A pilot clinical trial of vaccination with dendritic cells pulsed with autologous tumor cells derived from malignant pleural effusion in patients with late-stage lung carcinoma

Gee Chen Chang, Haw Chang Lan, Shin Hun Juang, Yu Chen Wu, Hui Chen Lee, Yi Mei Hung, Hui Yu Yang, Jacqueline Whang-Peng, Ko Jiunn Liu

Research output: Contribution to journalArticle

33 Citations (Scopus)

Abstract

BACKGROUND. The authors conducted a pilot clinical trial to explore the vaccination of patients with late-stage lung carcinoma with dendritic cells (DCs) pulsed with necrotic tumor cells derived from malignant pleural effusion specimens, and to evaluate the antitumor immune response induced by this therapy. METHODS. Autologous DCs were generated by culturing adherent mononuclear cells with interleukin-4 and granulocyte-macrophage-colony- stimulating factor for 7 days. Day-7 DCs were cocultured overnight with autologous necrotic tumor cells derived from pleural effusion specimens to allow internalization of tumor antigens. DCs were then treated with tumor necrosis factor-alpha for 16 hours. The antigen-loaded DCs were injected into each patient's inguinal lymph nodes under sonographic guidance. Eight patients with late-stage nonsmall cell lung carcinoma were treated in this manner. Patients were vaccinated once weekly for 4 weeks and then boosted twice biweekly. RESULTS. The authors found that there was no Grade II/III toxicity and autoimmune response in all patients after intranodal injection of the DC vaccine. Minor to moderate increases in T-cell responses against tumor antigens were observed after DC vaccination in six of eight patients. Five patients had progressive disease. One patient had minor tumor response and two patients had stable disease. The two patients who had longer disease control also had better T-cell responses. CONCLUSIONS. The results indicated that it was feasible to immunize patients with lung carcinoma intranodally with DCs pulsed with necrotic tumor cells enriched from pleural effusion specimens, and this approach may generate T-cell responses and provide clinical benefit in some patients.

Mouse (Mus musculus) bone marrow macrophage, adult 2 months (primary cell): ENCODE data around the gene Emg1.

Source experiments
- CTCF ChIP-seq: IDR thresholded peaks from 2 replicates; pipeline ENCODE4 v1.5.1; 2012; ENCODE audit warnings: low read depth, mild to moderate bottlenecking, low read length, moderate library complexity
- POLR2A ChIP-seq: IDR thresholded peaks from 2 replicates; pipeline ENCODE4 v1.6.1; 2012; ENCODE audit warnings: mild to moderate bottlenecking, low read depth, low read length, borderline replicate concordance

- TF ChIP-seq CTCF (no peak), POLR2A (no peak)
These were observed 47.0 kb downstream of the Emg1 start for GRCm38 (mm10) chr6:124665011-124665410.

Original languageEnglish
Pages (from-to)763-771
Number of pages9
JournalCancer
Volume103
Issue number4
DOIs
Publication statusPublished - Feb 15 2005
Externally publishedYes

Fingerprint

Malignant Pleural Effusion
Dendritic Cells
Vaccination
Clinical Trials
Carcinoma
Lung
Neoplasms
Neoplasm Antigens